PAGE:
Enjoyably vapid French/Italian heist thriller The Burglars features a typically random assortment of international actors, though unlike many similar pictures that flowed from the continent throughout the ’60s and ’70s with off-putting dubbed soundtracks, this one can be enjoyed by American viewers with original English-language dialogue because the producers simultaneously shot scenes in English and French. Combined with lavish production values, plentiful comic elements, and zippy chase scenes, the English-language soundtrack ensures The Burglars is a smooth ride. Given the genre to which it belongs, perhaps it goes without saying that The Burglars isn’t about anything, so the experience is colorful, distracting, and forgettable—exactly as it was meant to be.
          Set in Greece, the picture begins with a home invasion during which a crew of professional thieves subdues a victim, cracks his safe, and steals a cache of emeralds. The main hook of this scene is an elaborate electronic system used by protagonist Azad (Jean-Paul Belmondo) to open the safe; director Henri Verneuil films the scene so clinically that it feels like a tutorial. During the robbery, wily cop Zacharia (Omar Sharif) briefly encounters Azad, so once Zacharia learns what happened, he tracks down Azad with the intention of grabbing the emeralds for himself. Notwithstanding Azad’s romantic entanglements with two different women, a French criminal (Nicole Calfan) and an American model (Dyan Cannon), most of the movie comprises Zacharia chasing and/or confronting Azad, so The Burglars is largely a Mediterranean mano-a-mano movie.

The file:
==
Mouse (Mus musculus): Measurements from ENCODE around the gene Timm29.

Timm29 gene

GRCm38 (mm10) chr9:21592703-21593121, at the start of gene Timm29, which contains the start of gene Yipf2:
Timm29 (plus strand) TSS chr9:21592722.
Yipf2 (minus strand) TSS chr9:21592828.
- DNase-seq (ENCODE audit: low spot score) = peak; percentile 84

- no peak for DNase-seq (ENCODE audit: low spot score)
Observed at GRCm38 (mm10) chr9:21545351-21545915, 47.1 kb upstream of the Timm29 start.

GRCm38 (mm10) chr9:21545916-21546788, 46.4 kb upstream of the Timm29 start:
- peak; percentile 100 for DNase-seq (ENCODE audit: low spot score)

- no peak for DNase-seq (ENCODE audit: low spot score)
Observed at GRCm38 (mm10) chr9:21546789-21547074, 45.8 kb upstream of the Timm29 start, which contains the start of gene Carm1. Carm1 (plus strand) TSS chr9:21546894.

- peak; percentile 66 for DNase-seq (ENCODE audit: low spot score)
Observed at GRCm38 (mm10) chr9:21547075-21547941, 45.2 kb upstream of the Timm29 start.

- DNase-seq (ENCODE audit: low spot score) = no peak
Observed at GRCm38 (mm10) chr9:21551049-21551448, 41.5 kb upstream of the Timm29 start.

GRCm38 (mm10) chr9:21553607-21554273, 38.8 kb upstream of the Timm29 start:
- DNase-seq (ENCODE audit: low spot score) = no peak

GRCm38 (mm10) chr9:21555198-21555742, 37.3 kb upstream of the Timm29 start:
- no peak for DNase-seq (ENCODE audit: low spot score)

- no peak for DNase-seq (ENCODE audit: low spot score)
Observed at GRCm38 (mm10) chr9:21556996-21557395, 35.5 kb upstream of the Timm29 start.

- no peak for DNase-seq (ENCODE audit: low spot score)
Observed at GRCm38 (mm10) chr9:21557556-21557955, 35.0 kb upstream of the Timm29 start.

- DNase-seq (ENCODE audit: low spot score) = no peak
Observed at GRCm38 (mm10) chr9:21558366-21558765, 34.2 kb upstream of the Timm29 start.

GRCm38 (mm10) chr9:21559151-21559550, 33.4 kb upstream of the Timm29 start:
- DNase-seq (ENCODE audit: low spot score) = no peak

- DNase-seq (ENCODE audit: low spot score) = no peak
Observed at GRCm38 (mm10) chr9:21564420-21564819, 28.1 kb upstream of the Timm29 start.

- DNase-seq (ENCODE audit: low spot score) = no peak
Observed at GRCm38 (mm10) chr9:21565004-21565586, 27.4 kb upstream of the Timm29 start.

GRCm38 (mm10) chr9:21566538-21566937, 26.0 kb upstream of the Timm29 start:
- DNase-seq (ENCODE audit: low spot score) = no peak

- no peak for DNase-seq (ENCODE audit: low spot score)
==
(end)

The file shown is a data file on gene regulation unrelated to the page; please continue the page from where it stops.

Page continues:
Since the narrative is slight, what makes The Burglars watchable is style. There are two intricate chases, both staged by the team that did similar work for The Italian Job (1969), and the chases give equal focus to jokes and stunts. Typical gag: a car passes a group of nuns and the wind created by the car’s motion blows out the candles the nuns are holding. It’s worth noting that star Belmondo does a few outrageous stunts, such as hanging onto the sides of moving vehicles and tumbling down an enormous hill. Adding to the picture’s candy-coated veneer are lots of gloriously tacky sets and periodic intervals of jaunty music by Ennio Morricone.
          Though one generally doesn’t gravitate to this sort of movie for the acting, Belmondo’s casual cool suits the material well—notwithstanding that his character’s treatment of women is atrocious. Revealing another flaw common to the genre, Calfan and Cannon serve largely decorative functions. Yet heist thrillers are only as good as their villains, and Sharif’s haughtiness is employed to good effect—whether he’s rhapsodizing about Greek food or warning victims that drunkenness impairs his aim, Sharif presents a delightfully self-satisfied type of odiousness.

The Burglars: GROOVY

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